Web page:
There is, obviously, no complete solution to any of the political and humanistic concerns regarding health care in the present day, but with continued debate and political reform of some sort it seems unlikely that questions about medical fees can be entirely ignored and indeed may continue to be hot button issues for those involved in policy and industry with regard to health care for some time to come. To return to fees in an abstract sense we might consider what is involved in paying the fees of a surgeon or a doctor or so forth. When one pays fees one is quite literally paying into a very large and old establishment and structures of power and knowledge. The fees in question are a mobile means of transforming the abstractions of money and knowledge into the realities of the body and the material conditions for living. In a sense, when we pay for the services of a doctor as much as we are purchasing someone else’s knowledge, we are purchasing ourselves, our material self. If the material sense of purchasing is always caught up technology and production, the production of the material of medical science and the pharmaceuticals, the fake hips, the walkers and so forth, then we are purchasing a reification of the collapse of the natural and the scientific or the natural and the technological. It is our interaction, through the payment of the doctor’s fees, the concretion of abstract labour and knowledge into the body that we purchase ourselves out of an illusion of nature and into the illusion of technology, but in reality we gain purchase by cohering the sense of the body’s fee, the abstract essence of the self’s maintenance, as a natural-technological-cultural essence. In maintaining our self, the purchase we gain is not just the grounding for life but a place, a role within complex schema of production, power and knowledge of which the fee itself is merely the means of grounding, the exertion towards self-redefinition.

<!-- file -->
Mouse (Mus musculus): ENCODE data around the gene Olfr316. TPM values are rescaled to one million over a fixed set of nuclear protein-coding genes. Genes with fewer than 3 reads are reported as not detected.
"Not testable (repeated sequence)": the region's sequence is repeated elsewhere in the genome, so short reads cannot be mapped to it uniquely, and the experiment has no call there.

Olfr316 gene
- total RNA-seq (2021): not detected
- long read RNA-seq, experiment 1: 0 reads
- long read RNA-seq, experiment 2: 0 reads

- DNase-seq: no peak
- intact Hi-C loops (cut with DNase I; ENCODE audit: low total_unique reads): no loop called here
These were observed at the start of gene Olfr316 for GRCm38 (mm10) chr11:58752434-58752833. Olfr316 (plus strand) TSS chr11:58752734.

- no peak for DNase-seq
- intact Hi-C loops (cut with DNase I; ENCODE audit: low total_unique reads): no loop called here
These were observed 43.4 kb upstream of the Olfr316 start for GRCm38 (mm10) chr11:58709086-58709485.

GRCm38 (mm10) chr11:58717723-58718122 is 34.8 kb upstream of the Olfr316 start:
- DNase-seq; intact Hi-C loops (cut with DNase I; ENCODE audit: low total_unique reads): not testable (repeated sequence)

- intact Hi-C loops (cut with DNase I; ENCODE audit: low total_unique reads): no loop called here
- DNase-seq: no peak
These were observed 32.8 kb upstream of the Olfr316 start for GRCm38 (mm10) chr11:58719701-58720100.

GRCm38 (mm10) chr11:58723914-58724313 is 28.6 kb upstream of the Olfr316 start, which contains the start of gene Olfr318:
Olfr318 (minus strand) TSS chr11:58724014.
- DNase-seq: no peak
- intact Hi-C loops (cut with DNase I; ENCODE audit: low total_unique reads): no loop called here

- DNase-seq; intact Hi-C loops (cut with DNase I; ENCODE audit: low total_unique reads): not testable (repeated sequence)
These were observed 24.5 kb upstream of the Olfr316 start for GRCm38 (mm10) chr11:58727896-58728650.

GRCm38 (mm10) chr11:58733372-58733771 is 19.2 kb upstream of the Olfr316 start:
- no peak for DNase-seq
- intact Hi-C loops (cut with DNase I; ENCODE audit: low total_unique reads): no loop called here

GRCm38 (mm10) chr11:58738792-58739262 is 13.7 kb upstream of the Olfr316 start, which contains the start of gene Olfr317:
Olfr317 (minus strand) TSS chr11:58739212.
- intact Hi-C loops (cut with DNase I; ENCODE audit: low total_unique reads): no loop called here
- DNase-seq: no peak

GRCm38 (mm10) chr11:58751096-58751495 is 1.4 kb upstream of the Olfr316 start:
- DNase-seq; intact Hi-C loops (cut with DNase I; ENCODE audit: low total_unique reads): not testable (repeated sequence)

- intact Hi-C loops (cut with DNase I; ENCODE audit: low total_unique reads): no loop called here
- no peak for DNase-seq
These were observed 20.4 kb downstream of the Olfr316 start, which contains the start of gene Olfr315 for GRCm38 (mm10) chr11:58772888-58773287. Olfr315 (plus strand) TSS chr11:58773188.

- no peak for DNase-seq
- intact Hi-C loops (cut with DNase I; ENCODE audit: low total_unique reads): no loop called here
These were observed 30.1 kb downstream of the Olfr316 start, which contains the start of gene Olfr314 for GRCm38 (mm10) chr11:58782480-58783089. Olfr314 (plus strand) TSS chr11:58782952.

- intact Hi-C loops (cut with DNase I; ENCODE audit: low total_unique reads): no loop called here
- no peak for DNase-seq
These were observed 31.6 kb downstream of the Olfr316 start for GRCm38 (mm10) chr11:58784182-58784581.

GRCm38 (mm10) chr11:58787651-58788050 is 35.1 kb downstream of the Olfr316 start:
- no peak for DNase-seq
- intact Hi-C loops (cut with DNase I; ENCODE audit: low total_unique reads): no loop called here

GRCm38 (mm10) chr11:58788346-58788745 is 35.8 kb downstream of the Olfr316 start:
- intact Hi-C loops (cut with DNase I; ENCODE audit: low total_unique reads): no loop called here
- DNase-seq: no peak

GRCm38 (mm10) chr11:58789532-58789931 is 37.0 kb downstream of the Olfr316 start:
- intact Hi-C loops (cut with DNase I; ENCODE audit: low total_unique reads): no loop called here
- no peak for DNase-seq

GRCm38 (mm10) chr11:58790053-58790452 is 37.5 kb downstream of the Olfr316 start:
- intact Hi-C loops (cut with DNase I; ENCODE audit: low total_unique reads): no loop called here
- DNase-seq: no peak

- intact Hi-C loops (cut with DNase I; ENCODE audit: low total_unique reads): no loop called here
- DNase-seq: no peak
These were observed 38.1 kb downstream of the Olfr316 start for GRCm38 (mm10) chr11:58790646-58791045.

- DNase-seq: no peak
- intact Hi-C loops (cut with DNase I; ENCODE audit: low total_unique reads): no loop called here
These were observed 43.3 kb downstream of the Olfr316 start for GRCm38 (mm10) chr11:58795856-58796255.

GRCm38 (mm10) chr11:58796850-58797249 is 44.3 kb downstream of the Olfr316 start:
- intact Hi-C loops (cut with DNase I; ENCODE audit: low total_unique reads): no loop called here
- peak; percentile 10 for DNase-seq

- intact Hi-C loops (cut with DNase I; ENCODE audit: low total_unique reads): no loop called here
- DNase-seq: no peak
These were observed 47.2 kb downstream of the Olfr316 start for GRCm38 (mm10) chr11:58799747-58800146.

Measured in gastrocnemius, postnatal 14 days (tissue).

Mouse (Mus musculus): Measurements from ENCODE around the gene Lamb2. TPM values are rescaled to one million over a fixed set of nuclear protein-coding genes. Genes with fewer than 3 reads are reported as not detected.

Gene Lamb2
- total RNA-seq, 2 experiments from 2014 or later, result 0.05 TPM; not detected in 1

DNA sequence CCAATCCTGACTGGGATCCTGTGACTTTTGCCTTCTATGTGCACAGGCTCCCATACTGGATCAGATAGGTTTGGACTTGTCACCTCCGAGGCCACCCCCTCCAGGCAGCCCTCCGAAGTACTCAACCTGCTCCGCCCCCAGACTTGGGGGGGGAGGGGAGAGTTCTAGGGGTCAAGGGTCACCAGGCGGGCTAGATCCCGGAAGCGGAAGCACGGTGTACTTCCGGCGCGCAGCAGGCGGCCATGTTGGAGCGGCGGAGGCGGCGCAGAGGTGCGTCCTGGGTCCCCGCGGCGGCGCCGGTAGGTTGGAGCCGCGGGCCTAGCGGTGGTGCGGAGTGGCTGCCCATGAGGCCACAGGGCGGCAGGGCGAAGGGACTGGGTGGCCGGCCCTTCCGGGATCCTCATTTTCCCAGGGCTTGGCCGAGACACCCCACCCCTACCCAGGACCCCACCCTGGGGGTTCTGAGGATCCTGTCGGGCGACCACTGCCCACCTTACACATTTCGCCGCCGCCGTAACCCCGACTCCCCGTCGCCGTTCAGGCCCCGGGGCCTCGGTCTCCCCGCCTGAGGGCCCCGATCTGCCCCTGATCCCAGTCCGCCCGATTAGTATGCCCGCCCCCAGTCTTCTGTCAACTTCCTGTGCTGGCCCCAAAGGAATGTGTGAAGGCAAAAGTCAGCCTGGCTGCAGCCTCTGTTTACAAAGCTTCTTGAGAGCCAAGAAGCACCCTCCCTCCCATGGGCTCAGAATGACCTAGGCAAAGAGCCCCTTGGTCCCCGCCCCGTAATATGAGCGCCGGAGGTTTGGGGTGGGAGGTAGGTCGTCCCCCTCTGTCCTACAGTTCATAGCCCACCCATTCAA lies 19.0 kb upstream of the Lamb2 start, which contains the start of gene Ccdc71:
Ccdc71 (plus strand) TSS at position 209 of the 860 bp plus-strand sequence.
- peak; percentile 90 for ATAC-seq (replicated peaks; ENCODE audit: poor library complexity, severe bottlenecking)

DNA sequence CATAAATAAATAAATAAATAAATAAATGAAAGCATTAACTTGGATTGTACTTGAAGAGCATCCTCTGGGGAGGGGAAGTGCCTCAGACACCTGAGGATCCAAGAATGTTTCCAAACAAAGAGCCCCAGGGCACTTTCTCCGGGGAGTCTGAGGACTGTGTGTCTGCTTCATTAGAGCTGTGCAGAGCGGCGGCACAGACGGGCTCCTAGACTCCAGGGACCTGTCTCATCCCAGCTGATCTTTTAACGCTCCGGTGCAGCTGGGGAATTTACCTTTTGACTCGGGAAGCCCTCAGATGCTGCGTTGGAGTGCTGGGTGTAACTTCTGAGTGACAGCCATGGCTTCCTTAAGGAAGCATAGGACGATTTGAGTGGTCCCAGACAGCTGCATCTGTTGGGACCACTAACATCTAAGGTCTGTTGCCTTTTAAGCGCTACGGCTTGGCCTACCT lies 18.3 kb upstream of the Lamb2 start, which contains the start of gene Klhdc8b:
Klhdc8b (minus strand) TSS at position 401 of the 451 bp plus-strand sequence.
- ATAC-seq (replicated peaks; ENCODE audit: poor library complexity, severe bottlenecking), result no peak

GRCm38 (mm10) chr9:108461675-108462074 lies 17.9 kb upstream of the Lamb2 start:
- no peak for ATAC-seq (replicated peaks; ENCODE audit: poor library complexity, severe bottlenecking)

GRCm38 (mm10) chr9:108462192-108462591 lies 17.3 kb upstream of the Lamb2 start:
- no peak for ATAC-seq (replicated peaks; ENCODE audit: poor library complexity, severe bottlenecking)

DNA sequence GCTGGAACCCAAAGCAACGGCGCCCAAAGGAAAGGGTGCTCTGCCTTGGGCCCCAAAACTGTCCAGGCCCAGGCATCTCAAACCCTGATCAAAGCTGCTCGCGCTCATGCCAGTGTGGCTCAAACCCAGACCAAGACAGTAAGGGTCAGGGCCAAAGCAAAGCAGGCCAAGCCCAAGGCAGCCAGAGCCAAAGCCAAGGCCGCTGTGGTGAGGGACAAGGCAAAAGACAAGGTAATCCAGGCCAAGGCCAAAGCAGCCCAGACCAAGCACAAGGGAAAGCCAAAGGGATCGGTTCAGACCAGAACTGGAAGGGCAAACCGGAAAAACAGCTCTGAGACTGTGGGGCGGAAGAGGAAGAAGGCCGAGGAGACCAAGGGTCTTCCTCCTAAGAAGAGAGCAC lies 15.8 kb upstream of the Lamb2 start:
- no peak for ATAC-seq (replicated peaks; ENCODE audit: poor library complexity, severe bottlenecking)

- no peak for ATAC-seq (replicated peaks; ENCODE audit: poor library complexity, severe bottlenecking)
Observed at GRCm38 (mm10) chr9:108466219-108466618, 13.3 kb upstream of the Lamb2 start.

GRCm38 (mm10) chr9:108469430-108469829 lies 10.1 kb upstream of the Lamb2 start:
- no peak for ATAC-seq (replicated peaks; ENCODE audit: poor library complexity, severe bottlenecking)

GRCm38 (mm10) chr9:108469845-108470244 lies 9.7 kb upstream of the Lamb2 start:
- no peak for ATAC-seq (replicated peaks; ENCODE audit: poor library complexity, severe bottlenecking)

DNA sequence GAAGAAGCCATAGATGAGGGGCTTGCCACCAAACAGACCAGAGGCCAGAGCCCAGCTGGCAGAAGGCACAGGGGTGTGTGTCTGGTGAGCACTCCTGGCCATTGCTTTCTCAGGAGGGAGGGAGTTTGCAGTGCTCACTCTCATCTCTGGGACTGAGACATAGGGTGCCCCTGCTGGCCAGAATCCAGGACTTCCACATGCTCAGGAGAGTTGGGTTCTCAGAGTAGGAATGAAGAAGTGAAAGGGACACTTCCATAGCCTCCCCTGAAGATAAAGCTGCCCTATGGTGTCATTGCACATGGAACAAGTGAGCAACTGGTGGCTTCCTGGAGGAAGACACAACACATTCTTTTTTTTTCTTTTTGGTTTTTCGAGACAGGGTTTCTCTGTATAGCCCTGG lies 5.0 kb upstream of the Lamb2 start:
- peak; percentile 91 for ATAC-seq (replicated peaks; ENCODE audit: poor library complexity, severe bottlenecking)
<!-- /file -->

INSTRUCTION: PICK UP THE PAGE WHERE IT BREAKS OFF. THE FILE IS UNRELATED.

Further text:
Ultimately, what also lies behind the idea of the fee, the monetary relation between labour and knowledge, is perhaps a romantic understanding of the self as existing as in a sense natural and one that is corrupted by labour or technologies of the body. This perception is one that is flawed as it takes to a mistake political level the conception of the role of monetary exchange in doctor’s fees or hospital fees as reifying the corruption of the natural self. What I have tried to suggest in this meditation on fees in the hospital or medical concept is that the very nature of medical fees is not a Christian conception of man’s actions corrupting the natural self, but rather that it allows one to rehabilitate the self as able to understand the self as a cultural product – that nature and culture and just the same as technology – that all of these conceptions are cultural at root and that there is no essential natural self nor an essentially corrupting technology of medicine or alienation of the self through the abstract monetary exchange of fees. Fees, of course, are not entirely abstract in the sense that one must work to pay them and as such some may in a concluding thought wish to consider the way in which higher fees and the requirement of paying them reinforce larger social and economic structures around labour and the necessity of work.